In late 2016, the U.S. Department of Agriculture awarded a $4.6 million grant for improving connectivity in western Maine, through the Natural Resources Conservation Service (NRCS) Regional Conservation Partnership Program (RCPP). RCPP is a voluntary conservation program which provides farmers, ranchers, and forest land owners with conservation planning, technical, and financial assistance. Led by the Trust for Public Land, grant partners including Maine Audubon, the American Forest Foundation, and the New England Forestry Foundation are utilizing this grant in four distinct ways to improve inadequate fish and wildlife habitat in the Maine portion of the Northeast Kingdom to Western Maine Linkage:

  1. Purchasing conservation easements on nearly 10,000 acres (4,000 hectares) of high-priority lands for connectivity. Easements will be linked with restoration plans and management requirements that will benefit native species, including listed species.
  2. Engaging private landowners in 10-year restoration plans that will provide financial incentives for landowners to manage their forests to benefit high priority species.
  3. Improving aquatic organism passage by providing funds and technical expertise to help landowners replace undersized road-stream crossings that block the movement of fish and other aquatic organisms.
  4. Engaging small and medium-sized private landowners in active management for wildlife by assisting in development of forest management plans to improve specific wildlife habitats. These landowners will then be guided to other NRCS funds to implement the plans.

In 2017, outreach and education workshops identified landowners interested in improving wildlife habitat, and funds will now be allocated to implement projects on the ground. The RCPP funds will be matched by public and private support to bring the funds for the entire project to $10 million. While the project officially ends in 2021, the partners hope to replicate this approach in other parts of the region. Contact Betsy Cook to learn more.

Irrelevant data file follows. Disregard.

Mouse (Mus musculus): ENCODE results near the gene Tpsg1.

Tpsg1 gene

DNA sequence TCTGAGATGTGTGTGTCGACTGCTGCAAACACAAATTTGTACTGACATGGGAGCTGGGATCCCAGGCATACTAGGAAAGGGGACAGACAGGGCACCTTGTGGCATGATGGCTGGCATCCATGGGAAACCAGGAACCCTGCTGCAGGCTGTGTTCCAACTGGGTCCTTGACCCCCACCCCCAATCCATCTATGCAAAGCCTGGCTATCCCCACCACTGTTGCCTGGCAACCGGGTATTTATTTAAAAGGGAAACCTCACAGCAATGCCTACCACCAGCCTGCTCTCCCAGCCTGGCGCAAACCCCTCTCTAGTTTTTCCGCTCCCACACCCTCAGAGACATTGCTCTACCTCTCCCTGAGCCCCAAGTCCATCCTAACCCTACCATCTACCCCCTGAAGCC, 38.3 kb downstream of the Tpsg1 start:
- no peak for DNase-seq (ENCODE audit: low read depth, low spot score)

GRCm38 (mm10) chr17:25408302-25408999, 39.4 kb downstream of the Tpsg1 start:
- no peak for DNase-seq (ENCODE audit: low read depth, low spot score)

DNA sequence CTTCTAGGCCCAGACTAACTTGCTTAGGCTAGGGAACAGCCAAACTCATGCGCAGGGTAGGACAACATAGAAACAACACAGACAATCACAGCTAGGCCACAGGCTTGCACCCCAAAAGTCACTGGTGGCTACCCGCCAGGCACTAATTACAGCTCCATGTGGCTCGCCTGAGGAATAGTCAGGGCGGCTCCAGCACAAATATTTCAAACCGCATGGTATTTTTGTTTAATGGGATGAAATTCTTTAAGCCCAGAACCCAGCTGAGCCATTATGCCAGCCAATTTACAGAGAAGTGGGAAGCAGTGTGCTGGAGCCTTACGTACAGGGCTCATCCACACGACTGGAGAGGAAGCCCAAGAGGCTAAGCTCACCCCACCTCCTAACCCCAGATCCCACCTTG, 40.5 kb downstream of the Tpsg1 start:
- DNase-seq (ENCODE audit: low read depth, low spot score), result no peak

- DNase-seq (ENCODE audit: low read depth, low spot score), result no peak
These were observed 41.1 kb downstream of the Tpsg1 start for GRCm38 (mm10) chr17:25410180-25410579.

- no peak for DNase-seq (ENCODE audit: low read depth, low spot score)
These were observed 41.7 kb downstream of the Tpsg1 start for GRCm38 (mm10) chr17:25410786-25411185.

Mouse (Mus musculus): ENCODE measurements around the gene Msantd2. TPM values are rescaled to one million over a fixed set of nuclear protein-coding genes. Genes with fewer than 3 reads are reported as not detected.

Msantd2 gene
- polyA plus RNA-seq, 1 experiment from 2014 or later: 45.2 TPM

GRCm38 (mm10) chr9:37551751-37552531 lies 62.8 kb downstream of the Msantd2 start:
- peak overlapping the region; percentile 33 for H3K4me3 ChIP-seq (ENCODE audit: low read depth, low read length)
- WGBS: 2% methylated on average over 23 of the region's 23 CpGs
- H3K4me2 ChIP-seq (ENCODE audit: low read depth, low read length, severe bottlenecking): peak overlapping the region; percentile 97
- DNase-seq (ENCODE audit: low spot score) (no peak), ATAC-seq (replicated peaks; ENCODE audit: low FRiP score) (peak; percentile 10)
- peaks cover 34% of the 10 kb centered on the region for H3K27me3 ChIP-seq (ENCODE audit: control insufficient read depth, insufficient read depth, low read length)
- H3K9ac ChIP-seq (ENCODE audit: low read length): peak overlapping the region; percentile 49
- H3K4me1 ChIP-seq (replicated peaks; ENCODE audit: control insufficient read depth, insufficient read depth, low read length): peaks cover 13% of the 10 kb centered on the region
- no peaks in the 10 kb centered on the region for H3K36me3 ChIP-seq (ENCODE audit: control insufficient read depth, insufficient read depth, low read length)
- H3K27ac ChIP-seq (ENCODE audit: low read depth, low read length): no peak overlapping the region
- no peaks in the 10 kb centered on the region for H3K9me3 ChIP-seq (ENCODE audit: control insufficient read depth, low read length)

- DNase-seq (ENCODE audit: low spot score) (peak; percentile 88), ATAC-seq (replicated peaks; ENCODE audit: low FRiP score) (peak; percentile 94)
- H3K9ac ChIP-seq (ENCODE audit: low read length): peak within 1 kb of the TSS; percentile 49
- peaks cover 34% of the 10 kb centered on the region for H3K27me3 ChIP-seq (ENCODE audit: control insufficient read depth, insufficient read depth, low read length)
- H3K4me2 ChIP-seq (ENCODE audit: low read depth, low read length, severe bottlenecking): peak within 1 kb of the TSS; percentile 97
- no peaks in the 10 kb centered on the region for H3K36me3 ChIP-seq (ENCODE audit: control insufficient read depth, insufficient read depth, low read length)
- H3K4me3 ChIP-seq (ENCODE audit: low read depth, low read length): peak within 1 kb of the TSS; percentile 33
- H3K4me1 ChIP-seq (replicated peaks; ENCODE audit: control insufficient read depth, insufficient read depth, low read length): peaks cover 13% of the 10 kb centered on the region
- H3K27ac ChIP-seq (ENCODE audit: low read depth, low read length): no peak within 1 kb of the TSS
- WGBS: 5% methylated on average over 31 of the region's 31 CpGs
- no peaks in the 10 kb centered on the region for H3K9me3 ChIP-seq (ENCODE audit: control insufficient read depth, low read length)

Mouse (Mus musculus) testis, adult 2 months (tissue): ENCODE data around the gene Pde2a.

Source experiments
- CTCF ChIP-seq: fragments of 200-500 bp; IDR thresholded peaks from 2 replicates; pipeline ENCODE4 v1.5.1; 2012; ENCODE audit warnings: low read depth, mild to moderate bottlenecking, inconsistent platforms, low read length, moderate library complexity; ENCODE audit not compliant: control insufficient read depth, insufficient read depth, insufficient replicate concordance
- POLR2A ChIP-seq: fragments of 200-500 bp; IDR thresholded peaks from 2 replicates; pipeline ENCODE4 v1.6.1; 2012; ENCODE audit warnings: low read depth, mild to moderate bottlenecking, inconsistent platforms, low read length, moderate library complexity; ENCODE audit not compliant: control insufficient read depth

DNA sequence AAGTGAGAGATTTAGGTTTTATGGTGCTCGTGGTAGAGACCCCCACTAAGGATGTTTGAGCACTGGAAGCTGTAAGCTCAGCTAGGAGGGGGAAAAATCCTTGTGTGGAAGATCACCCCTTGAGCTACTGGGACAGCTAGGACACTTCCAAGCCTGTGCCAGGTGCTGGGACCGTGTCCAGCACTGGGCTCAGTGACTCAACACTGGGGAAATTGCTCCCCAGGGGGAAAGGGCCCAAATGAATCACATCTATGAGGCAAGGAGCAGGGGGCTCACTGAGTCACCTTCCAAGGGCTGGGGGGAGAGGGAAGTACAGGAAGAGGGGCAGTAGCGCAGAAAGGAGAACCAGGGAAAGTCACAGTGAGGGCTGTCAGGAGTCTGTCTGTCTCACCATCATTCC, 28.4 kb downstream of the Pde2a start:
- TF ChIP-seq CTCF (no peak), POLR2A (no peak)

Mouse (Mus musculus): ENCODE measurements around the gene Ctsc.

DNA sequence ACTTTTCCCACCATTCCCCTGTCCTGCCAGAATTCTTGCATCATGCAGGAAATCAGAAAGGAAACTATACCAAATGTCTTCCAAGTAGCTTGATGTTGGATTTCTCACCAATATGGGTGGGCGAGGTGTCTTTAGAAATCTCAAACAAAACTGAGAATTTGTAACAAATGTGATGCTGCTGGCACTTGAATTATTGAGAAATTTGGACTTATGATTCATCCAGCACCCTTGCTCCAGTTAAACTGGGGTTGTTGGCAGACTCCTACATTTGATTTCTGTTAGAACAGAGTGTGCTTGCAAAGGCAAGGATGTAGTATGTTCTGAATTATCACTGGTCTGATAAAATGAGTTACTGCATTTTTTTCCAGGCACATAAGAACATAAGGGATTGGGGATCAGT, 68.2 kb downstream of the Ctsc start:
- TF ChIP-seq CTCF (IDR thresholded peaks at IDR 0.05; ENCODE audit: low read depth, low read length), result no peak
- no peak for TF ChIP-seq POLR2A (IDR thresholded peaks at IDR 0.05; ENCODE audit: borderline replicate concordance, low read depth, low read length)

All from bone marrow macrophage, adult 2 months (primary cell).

Photo credit: Jerry Monkman
New Study Assesses Effectiveness of Wildlife Passages in Quebec
During the widening of Quebec's Highway 175 from 2006-2011, 33 wildlife underpasses and exclusion fences for small and medium-sized mammals were constructed. These are among the first in Quebec. Road mortality surveys, wildlife cameras and genetic analysis for American martens was used to monitor the structures’ effectiveness and overall permeability. While total wildlife mortality was not decreased (as a result of fence-end mortality and the need for longer fence sections), the structures demonstrated a major success for wildlife passage. View the full report or contact Jochen Jaeger to learn more about this research. 
SCI Partner Survey
In December, we conducted a survey of SCI partners and collaborators to learn more about the breadth of individuals and organizations now working to address landscape connectivity in the northern Appalachian-Acadian region and identify ways to improve the partnership. Over 80 people, representing over 50 organizations, completed the survey. Here are a few highlights from the survey results:

  • Our partnership now includes at least 45 organizations across the region, of which 52% are nonprofit conservation organizations or land trusts, 37% are government agencies, and 7% are academic or research institutions.
  • Partners are well distributed across the region (see chart).
  • Survey participants are involved in a wide variety of connectivity-related work, with land protection the most common strategy (by 59% of respondents). 50% of respondents reported current or past involvement in addressing connectivity through transportation and outreach to private landowners.
  • Many respondents are interested in learning more about or participating in science, land use planning, transportation, and riparian corridors work across the region.
  • 60% of respondents would like to participate in an all-partners gathering.

We have already begun to follow up with respondents seeking more information and greater engagement with the partnership. Stay tuned as we continue these efforts!